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What is stock picking?

Stock-picking is an important investment strategy in the world of finance. Here we take a look at the stock picking definition and different strategies to pick stocks. 

Stock pick or stock picking can be defined as a process where an analyst or an investor chooses a stock. 

They usually study a string of factors, such as the company’s financial statements, technical indicators, company outlook, and many more, to decide whether the stock could be a suitable asset to trade. 

Investors and analysts can also study an industry or sector where the stock belongs to as part of fundamental analysis

Stock picking explained 

What does stock picking mean? Investors who are picking stocks are engaging in an active strategy. The position taken by the investor can be long or short, depending on their outlook for the stock in question. 

The opposite of this method is known as passive investing, as seen in the case of mutual and exchange-traded funds (ETFs), where a fund’s performance is meant to replicate that of a market index such as the S&P 500 (US500) or the Dow Jones Industrial Average (US30).

How does stock picking work

There are several ways to pick a stock. Some of the most popular methods are top-down strategy and bottom-up strategy, and are part of fundamental analysis.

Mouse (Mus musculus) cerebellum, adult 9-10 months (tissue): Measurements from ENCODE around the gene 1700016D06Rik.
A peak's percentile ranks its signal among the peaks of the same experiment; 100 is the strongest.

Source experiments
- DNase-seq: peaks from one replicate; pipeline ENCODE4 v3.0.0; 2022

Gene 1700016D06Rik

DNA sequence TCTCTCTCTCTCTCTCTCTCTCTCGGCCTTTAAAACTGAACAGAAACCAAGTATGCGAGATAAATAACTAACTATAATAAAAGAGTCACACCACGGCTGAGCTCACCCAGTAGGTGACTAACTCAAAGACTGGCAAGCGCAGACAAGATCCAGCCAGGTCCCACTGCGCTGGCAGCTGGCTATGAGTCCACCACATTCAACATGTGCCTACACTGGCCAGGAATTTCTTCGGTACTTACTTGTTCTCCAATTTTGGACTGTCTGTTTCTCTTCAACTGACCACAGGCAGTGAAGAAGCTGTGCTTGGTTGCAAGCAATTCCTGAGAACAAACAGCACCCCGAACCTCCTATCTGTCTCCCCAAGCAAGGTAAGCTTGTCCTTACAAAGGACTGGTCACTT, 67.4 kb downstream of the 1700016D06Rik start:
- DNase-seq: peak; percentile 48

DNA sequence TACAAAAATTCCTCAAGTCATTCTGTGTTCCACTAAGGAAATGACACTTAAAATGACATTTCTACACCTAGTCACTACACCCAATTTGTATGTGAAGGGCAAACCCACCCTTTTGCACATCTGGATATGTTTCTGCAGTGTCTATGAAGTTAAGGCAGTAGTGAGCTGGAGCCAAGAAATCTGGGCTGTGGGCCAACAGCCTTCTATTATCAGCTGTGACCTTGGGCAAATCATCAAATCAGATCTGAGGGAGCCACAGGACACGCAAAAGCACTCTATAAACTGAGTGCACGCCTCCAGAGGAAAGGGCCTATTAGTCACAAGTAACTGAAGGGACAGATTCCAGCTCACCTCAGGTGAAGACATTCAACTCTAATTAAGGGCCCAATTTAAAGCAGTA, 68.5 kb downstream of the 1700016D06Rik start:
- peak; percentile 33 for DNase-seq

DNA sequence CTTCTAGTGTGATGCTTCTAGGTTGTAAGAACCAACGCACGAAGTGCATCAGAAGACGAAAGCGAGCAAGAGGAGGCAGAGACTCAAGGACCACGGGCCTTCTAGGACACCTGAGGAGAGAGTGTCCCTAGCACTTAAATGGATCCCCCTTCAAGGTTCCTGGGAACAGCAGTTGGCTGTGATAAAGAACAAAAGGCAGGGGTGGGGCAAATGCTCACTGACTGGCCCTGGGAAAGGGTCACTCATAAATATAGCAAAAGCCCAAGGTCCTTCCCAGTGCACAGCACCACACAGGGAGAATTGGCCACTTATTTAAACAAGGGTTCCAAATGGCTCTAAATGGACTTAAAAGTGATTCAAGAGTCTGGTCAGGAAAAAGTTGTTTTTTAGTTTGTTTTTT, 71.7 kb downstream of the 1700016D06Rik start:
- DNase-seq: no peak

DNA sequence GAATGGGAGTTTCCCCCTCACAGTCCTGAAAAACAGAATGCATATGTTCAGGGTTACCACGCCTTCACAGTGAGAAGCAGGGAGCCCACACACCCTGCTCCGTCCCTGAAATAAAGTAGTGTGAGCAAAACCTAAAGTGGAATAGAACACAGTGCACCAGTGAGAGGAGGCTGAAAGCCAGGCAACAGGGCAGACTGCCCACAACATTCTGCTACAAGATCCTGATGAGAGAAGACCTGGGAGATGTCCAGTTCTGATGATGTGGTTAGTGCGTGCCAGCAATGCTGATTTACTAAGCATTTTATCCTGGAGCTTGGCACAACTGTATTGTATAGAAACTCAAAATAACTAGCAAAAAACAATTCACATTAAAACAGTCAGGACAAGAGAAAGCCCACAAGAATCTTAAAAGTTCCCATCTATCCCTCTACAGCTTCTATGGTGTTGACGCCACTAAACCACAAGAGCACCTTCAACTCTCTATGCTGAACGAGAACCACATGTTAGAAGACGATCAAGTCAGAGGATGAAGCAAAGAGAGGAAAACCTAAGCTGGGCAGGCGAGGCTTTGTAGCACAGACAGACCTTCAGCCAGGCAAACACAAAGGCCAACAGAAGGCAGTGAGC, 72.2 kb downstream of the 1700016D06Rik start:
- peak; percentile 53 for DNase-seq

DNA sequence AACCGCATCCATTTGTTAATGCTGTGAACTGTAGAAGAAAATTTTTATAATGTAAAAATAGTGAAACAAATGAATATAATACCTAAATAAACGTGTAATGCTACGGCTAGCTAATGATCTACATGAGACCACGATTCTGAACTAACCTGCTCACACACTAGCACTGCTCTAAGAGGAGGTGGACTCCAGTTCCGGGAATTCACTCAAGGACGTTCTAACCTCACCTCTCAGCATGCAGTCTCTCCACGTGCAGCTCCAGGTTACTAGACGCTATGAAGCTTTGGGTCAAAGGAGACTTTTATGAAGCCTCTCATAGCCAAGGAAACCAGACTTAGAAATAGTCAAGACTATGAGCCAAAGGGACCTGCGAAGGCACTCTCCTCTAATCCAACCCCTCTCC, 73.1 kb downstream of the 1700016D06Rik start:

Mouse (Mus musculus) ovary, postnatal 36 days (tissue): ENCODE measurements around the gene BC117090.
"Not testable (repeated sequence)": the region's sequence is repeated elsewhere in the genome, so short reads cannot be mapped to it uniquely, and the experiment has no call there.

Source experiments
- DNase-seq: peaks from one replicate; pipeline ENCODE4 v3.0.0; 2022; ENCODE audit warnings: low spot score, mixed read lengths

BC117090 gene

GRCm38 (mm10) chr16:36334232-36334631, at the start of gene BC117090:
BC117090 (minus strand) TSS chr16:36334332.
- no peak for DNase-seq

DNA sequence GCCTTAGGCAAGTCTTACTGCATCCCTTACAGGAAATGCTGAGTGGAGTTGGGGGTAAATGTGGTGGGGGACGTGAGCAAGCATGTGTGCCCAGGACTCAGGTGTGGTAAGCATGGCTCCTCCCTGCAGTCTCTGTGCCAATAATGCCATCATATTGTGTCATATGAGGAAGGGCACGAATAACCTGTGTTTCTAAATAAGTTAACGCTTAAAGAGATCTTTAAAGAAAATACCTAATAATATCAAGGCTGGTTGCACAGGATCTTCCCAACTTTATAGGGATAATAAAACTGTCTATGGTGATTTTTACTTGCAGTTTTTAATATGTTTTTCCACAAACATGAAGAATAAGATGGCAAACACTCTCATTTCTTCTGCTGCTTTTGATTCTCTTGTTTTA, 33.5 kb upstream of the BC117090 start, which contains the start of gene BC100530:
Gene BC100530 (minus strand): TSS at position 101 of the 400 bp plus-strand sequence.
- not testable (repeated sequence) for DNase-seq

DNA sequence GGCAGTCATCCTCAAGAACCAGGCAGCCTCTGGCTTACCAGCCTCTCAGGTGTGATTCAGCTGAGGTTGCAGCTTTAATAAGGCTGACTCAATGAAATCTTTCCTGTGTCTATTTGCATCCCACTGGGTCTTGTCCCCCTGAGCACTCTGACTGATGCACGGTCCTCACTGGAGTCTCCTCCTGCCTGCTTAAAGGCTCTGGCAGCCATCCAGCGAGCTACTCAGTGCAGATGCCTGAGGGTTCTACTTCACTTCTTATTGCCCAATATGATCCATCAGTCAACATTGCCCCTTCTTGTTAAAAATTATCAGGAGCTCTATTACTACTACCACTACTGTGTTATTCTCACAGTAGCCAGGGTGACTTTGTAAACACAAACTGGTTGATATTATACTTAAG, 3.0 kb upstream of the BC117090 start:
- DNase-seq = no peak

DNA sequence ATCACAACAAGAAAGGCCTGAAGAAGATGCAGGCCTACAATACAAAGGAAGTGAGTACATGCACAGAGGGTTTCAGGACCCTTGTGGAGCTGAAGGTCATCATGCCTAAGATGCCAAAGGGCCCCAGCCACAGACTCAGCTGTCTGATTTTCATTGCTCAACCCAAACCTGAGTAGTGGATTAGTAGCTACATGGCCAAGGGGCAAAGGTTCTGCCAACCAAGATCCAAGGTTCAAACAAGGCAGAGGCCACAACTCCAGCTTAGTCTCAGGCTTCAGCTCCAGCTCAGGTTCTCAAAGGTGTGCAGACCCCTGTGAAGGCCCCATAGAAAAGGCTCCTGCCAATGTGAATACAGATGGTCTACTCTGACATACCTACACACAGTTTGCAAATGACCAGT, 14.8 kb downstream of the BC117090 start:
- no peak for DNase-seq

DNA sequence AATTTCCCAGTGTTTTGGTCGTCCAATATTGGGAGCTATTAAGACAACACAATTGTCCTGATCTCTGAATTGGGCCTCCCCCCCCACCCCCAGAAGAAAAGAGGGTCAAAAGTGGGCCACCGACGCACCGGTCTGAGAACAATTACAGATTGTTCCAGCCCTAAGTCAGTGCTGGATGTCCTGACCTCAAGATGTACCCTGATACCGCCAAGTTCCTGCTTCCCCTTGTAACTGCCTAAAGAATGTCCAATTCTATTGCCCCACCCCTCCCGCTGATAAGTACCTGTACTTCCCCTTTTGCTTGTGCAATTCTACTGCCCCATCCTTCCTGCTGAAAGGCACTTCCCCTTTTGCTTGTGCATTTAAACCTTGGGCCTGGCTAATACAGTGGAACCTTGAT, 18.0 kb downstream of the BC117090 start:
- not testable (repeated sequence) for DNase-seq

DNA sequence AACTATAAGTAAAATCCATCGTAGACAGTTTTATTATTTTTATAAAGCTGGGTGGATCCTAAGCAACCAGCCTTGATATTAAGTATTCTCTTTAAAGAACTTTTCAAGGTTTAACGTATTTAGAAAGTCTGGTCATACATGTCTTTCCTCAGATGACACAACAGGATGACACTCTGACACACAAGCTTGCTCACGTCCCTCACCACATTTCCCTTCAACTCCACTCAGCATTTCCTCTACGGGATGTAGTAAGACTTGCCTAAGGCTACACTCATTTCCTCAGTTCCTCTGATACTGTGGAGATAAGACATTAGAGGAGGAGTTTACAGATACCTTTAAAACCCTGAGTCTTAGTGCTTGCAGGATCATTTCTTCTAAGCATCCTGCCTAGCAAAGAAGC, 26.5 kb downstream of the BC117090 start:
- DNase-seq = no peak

In a top-down strategy, an investor or analyst takes into account macroeconomic factors such as gross domestic product (GDP), tax regime, the health of the job market, trade balance, currency performance and central bank’s monetary policy. The analyst then would move to industry or sector-specific factors and note their performance and projections. 

In this approach, the investor usually picks an outperforming economic region and then focuses on stocks from that area. They only analyse the chosen company’s financial health at the very end of the process. 

The bottom-up strategy essentially means that an investor first analyses stock fundamentals, and only then moves to macroeconomic and sectoral factors. 

A stock picking example of bottom-up approach would be if an investor chooses a company X, and then analyses the firms’ earnings and revenue figures, operations, products and services, and market share. They will then move to analysing the wider industry and macroeconomic factors. 

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